Thursday, February 21, 2013

Affordable Care Isn't

Wow. It turns out that I applied and was accepted for health care under the Pre-Existing Condition Condition Insurance Plan just in time. Yesterday I made some phone calls to track down the insurance card I have not yet received, and discovered this website announcement by the Plan:

"Beginning February 16, 2013, the federally-run Pre-Existing Condition Insurance Plan (PCIP) is suspending acceptance of new enrollment applications until further notice. State-based PCIPs may continue accepting enrollment applications through March 2, and will then suspend acceptance of new enrollment applications until further notice. PCIP will continue providing coverage to more than 100,000 people currently enrolled nationwide."

The explanation is that the Plan has a finite amount of funding from Congress, and they have to suspend enrollment to ensure that there is enough funding to support current enrollees (about 135,000 of us) through 2013, after which the Insurance Marketplace will be available as dictated by Obama's Affordable Care Act.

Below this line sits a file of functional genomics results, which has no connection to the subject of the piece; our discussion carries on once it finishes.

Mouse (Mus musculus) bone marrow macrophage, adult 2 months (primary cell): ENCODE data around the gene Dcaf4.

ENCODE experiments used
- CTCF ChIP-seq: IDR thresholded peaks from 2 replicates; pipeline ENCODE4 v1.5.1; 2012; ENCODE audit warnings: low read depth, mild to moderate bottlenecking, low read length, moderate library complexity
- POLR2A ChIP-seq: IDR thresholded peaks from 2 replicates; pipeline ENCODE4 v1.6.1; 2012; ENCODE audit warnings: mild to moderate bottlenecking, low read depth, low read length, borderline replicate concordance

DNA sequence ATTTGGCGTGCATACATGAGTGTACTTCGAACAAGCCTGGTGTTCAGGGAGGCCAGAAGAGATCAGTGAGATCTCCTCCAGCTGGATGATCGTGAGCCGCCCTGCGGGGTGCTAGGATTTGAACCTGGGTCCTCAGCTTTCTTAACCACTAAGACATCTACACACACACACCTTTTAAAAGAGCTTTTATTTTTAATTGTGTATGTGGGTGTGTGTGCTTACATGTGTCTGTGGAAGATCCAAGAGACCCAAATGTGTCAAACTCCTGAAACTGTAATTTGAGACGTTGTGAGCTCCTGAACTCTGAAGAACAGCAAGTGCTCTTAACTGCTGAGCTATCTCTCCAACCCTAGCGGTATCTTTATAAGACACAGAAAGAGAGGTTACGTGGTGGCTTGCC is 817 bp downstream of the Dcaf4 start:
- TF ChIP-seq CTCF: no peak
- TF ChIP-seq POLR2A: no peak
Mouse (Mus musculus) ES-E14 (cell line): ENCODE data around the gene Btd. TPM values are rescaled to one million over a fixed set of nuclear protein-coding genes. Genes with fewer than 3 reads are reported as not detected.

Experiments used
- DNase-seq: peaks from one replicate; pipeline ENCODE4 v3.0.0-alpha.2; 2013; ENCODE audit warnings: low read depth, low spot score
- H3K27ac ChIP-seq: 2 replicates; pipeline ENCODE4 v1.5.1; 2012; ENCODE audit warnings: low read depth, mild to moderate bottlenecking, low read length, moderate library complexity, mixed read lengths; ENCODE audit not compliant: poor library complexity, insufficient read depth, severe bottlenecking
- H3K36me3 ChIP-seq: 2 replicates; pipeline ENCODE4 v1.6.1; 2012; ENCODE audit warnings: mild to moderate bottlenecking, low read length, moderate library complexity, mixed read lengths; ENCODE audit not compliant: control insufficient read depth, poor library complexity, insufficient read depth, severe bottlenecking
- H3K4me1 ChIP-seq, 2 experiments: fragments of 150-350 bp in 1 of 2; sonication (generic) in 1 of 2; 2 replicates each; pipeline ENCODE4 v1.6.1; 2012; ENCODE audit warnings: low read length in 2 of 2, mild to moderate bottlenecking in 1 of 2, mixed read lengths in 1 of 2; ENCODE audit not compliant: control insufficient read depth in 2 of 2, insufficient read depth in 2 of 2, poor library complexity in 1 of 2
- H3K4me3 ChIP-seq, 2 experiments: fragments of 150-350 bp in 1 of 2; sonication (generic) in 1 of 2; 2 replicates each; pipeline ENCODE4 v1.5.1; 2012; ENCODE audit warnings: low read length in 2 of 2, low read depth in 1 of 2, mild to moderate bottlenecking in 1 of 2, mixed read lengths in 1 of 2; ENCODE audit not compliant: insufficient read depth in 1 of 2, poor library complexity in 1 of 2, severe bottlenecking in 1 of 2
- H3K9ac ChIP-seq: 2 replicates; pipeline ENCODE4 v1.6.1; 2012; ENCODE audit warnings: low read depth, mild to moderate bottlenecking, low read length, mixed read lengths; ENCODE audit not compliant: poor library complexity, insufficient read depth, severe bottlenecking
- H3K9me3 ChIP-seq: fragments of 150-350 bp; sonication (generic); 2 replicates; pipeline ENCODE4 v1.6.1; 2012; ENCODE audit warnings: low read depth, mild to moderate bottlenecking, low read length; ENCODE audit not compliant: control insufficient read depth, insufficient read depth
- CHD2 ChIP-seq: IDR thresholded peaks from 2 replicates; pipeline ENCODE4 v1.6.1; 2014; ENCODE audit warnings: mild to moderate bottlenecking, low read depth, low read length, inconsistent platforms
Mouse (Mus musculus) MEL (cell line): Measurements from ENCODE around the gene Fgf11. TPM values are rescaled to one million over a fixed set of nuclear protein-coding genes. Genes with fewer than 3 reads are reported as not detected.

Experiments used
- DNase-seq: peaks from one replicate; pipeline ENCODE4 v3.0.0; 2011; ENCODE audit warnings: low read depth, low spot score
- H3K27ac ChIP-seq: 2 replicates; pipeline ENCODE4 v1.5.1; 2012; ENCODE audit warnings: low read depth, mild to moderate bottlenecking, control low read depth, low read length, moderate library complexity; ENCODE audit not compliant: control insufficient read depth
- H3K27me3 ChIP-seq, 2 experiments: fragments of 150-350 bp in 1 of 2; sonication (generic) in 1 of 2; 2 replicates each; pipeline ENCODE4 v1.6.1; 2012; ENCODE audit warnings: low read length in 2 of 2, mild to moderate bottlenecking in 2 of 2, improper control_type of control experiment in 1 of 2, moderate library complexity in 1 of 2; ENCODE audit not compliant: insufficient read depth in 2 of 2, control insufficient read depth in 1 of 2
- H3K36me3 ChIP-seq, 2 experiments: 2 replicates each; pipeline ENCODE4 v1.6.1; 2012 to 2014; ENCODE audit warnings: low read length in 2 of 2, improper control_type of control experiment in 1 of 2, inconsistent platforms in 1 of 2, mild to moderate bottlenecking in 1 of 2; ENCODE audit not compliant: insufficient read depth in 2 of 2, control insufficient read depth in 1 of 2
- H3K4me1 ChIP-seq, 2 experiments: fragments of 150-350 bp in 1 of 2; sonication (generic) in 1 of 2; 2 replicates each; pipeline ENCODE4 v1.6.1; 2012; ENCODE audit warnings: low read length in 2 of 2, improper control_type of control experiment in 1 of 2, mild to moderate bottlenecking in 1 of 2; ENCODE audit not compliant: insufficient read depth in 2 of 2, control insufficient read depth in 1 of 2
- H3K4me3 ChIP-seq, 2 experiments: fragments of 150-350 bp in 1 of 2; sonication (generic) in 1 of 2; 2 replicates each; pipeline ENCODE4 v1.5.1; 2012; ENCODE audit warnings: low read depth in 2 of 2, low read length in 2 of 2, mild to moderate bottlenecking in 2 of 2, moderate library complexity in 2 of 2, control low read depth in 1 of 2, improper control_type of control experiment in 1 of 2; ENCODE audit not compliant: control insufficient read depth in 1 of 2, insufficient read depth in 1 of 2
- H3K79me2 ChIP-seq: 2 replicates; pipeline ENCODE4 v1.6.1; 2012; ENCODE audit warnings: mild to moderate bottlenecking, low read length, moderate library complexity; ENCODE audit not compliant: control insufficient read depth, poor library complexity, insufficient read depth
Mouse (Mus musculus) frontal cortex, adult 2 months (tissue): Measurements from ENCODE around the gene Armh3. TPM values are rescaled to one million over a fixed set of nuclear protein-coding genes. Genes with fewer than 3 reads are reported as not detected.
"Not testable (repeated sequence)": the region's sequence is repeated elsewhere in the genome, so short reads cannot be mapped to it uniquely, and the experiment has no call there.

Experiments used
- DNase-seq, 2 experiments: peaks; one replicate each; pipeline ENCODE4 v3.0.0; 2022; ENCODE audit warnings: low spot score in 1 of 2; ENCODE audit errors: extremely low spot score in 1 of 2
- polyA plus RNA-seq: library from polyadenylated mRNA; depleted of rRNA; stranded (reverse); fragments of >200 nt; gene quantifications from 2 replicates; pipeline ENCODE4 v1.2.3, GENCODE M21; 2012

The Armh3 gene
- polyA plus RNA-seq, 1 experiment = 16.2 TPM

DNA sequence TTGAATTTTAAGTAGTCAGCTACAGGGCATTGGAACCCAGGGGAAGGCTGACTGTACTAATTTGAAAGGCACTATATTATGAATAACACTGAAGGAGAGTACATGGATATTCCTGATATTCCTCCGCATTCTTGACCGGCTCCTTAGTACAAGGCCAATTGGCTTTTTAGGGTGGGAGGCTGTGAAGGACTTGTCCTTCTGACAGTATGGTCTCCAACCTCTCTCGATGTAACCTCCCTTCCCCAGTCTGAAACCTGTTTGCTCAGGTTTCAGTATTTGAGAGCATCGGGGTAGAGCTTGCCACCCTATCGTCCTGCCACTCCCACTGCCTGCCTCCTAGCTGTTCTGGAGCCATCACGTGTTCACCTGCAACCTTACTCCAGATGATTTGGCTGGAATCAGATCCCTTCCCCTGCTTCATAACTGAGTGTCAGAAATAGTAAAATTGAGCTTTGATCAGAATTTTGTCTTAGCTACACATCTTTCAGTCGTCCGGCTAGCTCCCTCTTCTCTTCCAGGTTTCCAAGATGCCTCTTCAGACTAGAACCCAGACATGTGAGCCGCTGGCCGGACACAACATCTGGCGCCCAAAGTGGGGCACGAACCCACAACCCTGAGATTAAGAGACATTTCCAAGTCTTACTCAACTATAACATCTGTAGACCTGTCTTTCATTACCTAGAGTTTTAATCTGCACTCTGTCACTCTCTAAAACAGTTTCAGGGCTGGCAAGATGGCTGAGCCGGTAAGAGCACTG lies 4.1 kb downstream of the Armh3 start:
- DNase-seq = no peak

How did this happen? Well, according to the Plan:

"Based on program experience and trends since the start of the program, PCIP enrollees have serious and expensive illnesses with significant and immediate health care needs."

Even though the enrollment volume has been much lower than anticipated, the government underestimated the expense that would be realized by people having to actually use the Plan.

Remember, the Plan is not free to enrollees (although it it partially subsidized by the federal government). We have a monthly fee, which is higher than what many people pay for health insurance through their employer. There is also an annual deductable, which can vary by state (mine is $2000 in Arizona). Coverage does not include dental or vision, which we pay on our own. Enrollment has not been as high as expected, because some people still cannot afford this health care option.

My concern is this... The federal government has miscalculated demand, what the public can afford, and the expense of delivering subsidized coverage. What other unfortunate surprises await us when Obamacare is fully implemented in 2014-2015?

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